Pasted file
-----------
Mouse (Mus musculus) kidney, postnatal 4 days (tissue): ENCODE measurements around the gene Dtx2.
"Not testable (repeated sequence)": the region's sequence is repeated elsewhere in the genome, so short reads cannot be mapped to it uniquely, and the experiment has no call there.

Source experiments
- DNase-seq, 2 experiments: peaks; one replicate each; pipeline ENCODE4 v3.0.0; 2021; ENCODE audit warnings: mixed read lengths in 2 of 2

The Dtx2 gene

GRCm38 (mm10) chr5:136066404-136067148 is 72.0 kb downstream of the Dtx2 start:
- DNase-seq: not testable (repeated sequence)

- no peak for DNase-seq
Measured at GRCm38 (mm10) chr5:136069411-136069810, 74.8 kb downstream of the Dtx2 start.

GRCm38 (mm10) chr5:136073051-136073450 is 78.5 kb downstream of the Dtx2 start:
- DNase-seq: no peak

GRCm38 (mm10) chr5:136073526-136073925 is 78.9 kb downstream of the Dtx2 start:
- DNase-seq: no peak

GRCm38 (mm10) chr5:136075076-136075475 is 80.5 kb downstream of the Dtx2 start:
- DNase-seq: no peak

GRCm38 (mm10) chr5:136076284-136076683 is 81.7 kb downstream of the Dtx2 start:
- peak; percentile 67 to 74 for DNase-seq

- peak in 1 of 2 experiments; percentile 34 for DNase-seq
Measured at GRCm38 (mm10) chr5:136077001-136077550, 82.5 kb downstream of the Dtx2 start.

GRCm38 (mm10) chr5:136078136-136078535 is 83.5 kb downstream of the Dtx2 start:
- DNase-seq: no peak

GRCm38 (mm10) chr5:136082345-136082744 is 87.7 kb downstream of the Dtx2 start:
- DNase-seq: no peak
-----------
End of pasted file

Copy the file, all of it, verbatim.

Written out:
Mouse (Mus musculus) kidney, postnatal 4 days (tissue): ENCODE measurements around the gene Dtx2.
"Not testable (repeated sequence)": the region's sequence is repeated elsewhere in the genome, so short reads cannot be mapped to it uniquely, and the experiment has no call there.

Source experiments
- DNase-seq, 2 experiments: peaks; one replicate each; pipeline ENCODE4 v3.0.0; 2021; ENCODE audit warnings: mixed read lengths in 2 of 2

The Dtx2 gene

GRCm38 (mm10) chr5:136066404-136067148 is 72.0 kb downstream of the Dtx2 start:
- DNase-seq: not testable (repeated sequence)

- no peak for DNase-seq
Measured at GRCm38 (mm10) chr5:136069411-136069810, 74.8 kb downstream of the Dtx2 start.

GRCm38 (mm10) chr5:136073051-136073450 is 78.5 kb downstream of the Dtx2 start:
- DNase-seq: no peak

GRCm38 (mm10) chr5:136073526-136073925 is 78.9 kb downstream of the Dtx2 start:
- DNase-seq: no peak

GRCm38 (mm10) chr5:136075076-136075475 is 80.5 kb downstream of the Dtx2 start:
- DNase-seq: no peak

GRCm38 (mm10) chr5:136076284-136076683 is 81.7 kb downstream of the Dtx2 start:
- peak; percentile 67 to 74 for DNase-seq

- peak in 1 of 2 experiments; percentile 34 for DNase-seq
Measured at GRCm38 (mm10) chr5:136077001-136077550, 82.5 kb downstream of the Dtx2 start.

GRCm38 (mm10) chr5:136078136-136078535 is 83.5 kb downstream of the Dtx2 start:
- DNase-seq: no peak

GRCm38 (mm10) chr5:136082345-136082744 is 87.7 kb downstream of the Dtx2 start:
- DNase-seq: no peak